My blog is having a little bit of an identity crisis. How does one write a blog about being a graphic designer who is going back to school for an engineering degree if one is no longer a graphic designer?
Today is my last day at work. I’m cleaning off my computer, packing boxes, taking down pictures and sending out emails to thank people I’ve enjoyed working with. This afternoon I will hand over my staff ID card and scrape the staff parking pass off my windshield. I will no longer be able to park right outside my classes or check out library books for six months. As much as I’ve anticipated this day and worked hard to coordinate all the details to make it possible, being a full-time university employee while also attending school for the past four years has really become my identity. And it’s going to be really strange walking away from it.
Starting tomorrow I’ll just be a 32-year-old chick without a job waiting for her internship to start. Which is pretty awesome. And a little scary. While I may have wanted to change careers, up to this point, I could still fall back on my identity as a graphic designer. I knew how to do that job, I was good at it, I was confident in my ability to run design software and solve design problems. It’s a good feeling, to have that backlog of knowledge, to be able to answer most questions people can throw at you. To know the little tricks that newer designers might not know.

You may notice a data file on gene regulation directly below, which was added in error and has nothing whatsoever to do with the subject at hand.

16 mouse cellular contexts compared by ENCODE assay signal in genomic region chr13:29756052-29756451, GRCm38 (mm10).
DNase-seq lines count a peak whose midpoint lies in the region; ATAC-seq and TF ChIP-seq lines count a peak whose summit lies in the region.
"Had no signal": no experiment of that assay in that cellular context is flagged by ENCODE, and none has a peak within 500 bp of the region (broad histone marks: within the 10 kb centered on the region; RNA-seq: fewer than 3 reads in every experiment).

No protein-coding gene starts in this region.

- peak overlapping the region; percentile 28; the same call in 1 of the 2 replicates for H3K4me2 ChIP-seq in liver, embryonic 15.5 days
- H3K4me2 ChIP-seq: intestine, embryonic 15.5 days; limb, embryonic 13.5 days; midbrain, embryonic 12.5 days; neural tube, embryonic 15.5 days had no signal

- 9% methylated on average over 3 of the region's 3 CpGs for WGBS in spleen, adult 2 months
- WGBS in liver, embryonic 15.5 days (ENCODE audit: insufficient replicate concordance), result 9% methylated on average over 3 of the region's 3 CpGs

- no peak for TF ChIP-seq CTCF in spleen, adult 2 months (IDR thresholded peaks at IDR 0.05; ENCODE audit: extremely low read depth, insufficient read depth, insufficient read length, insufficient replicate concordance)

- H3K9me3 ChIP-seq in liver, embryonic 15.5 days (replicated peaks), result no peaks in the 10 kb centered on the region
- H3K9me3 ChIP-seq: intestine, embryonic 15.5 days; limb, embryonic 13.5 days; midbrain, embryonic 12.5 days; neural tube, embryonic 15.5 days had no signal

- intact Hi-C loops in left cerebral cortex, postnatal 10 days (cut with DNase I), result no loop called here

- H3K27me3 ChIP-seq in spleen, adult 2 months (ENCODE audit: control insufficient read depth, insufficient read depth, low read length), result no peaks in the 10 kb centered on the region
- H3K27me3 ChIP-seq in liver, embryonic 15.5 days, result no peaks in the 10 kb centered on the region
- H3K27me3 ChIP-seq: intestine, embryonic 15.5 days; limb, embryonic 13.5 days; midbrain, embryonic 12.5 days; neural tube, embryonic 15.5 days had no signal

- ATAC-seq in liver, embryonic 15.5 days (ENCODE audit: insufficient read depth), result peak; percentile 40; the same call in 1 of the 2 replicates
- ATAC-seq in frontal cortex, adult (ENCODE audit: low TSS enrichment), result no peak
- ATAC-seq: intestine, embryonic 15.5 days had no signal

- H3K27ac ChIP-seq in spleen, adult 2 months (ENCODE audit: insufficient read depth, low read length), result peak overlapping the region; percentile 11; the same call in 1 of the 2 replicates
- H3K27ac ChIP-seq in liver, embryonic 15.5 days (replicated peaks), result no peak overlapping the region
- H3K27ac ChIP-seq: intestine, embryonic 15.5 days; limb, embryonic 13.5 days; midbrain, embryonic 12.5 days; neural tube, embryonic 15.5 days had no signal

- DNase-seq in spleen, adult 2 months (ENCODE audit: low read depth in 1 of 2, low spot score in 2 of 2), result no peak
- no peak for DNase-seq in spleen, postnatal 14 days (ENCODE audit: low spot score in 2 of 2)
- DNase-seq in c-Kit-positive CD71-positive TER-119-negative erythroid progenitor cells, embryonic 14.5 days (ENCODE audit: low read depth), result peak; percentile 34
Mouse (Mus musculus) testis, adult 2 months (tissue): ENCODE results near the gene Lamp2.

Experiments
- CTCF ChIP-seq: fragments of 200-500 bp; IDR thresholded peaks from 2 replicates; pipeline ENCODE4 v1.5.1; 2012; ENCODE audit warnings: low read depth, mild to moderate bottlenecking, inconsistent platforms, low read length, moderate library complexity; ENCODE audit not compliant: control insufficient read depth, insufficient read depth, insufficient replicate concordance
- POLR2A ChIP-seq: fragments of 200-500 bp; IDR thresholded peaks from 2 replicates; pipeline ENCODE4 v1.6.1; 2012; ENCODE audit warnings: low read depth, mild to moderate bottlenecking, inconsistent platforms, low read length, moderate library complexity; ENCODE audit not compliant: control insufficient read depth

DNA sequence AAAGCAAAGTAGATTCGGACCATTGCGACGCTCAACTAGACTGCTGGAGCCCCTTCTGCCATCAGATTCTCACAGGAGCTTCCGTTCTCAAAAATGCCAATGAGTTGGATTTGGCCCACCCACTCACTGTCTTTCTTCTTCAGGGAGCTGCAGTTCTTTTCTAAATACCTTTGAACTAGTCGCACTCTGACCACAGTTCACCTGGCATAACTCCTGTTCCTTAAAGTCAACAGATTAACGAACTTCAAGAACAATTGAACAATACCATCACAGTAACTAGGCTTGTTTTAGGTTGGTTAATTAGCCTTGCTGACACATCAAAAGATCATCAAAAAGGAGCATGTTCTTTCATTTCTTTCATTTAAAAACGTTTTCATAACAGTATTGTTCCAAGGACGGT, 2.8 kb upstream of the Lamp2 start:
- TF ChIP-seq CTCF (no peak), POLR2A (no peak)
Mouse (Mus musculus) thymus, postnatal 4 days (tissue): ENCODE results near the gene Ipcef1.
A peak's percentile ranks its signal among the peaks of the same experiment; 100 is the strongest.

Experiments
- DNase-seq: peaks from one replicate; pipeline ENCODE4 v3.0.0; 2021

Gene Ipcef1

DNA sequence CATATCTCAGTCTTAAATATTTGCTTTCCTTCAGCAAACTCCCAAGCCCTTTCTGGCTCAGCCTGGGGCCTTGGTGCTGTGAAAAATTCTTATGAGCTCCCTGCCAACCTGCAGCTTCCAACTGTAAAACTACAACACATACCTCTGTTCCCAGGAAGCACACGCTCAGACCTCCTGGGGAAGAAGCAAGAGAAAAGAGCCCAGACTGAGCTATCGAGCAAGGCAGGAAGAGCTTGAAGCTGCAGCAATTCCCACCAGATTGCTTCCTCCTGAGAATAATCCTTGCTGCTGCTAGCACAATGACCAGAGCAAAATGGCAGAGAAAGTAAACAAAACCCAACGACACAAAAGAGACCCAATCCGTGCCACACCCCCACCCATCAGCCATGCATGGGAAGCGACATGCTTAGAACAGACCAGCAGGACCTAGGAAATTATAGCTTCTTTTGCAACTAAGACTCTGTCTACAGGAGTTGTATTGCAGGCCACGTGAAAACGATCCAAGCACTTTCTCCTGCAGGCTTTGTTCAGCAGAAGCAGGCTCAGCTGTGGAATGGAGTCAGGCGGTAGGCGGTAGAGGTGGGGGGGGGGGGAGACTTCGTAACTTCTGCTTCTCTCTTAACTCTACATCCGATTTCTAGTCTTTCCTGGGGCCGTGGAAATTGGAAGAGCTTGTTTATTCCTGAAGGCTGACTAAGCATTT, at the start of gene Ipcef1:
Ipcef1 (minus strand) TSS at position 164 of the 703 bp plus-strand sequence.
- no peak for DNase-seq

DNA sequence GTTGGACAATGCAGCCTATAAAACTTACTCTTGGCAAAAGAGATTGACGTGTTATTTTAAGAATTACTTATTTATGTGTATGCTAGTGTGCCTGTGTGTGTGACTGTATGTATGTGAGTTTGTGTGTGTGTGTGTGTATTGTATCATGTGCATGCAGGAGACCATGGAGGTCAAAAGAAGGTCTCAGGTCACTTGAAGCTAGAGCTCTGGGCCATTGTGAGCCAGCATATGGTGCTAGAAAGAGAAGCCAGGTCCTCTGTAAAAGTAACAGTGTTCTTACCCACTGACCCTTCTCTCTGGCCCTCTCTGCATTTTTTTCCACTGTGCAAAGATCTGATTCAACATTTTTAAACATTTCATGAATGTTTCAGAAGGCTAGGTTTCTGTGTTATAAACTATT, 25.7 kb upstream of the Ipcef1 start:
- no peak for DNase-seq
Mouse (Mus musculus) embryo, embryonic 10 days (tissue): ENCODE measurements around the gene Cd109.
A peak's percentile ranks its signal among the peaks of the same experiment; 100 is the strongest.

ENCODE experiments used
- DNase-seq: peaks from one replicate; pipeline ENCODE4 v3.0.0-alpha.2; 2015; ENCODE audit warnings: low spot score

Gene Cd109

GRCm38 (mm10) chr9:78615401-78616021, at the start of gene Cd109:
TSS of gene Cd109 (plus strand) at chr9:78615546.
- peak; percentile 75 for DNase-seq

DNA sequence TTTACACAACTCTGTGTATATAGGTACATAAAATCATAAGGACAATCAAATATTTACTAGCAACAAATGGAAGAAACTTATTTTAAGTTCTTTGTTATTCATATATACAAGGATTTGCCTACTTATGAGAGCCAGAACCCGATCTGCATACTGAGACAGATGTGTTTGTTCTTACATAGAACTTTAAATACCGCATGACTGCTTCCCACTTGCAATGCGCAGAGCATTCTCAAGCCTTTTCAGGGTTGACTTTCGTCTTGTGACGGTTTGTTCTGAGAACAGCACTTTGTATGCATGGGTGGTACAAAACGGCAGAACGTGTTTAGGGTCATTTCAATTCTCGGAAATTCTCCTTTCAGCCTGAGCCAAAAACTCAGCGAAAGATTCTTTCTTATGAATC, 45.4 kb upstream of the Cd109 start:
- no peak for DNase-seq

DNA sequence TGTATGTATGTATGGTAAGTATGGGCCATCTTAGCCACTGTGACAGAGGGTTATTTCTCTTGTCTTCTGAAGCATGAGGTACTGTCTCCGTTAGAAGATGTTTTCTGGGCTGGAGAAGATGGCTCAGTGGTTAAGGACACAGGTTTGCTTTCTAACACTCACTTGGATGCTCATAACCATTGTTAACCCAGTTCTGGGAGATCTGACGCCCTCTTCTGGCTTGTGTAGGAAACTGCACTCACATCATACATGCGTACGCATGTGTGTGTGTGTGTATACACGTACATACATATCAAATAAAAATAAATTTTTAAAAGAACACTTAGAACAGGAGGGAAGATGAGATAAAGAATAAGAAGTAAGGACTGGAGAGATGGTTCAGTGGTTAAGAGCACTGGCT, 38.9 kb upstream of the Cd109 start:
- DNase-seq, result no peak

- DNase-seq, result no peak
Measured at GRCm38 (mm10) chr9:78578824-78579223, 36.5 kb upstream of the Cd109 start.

I remember what it was like starting out as a designer. I remember all the things I did wrong. And all the things I didn’t necessarily do wrong, but made so much more difficult than they needed to be because I didn’t know all the little tricks for how to make seemingly difficult tasks simple. I’ve been through all that so I know how it feels to be battling to learn your job, and I know how satisfying it is to finally get that confidence that comes when you actually know what what you’re doing. And it’s both exciting and terrifying to be starting that process all over again.
Will the learning curve for becoming an engineer be steeper than it was for graphic design? Probably. Will I ever have it all figured out? I’m guessing I won’t. I’ve asked engineers at what point after graduating and starting their jobs that they actually started feeling like they knew “how to be an engineer.” Most of them have said they still don’t feel that way. But I picked engineering because I wanted a career that would allow me to always be learning new things and solving new problems. Some part of “knowing what you’re doing” gets boring after a while. At least that’s what I’m telling myself.
So for the next four months, this blog will be more appropriately titled, “tales of an energy generation intern who has absolutely no idea what she’s doing.” There I will be, in my polo shirt, jeans, steel-toed shoes and hard hat, feeling absolutely clueless but enthusiastic. I hope I’ll have some fun stories for you.